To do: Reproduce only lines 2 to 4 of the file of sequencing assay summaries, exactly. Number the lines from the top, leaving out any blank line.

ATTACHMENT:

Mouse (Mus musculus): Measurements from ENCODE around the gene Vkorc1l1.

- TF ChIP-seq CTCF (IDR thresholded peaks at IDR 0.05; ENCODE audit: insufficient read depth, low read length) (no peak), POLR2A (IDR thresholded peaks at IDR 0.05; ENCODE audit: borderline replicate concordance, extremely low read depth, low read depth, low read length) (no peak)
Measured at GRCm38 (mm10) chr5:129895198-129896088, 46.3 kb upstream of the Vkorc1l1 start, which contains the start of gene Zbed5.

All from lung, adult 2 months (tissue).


- TF ChIP-seq CTCF (IDR thresholded peaks at IDR 0.05; ENCODE audit: insufficient read depth, low read length) (no peak), POLR2A (IDR thresholded peaks at IDR 0.05; ENCODE audit: borderline replicate concordance, extremely low read depth, low read depth, low read length) (no peak)
Measured at GRCm38 (mm10) chr5:129895198-129896088, 46.3 kb upstream of the Vkorc1l1 start, which contains the start of gene Zbed5.

All from lung, adult 2 months (tissue).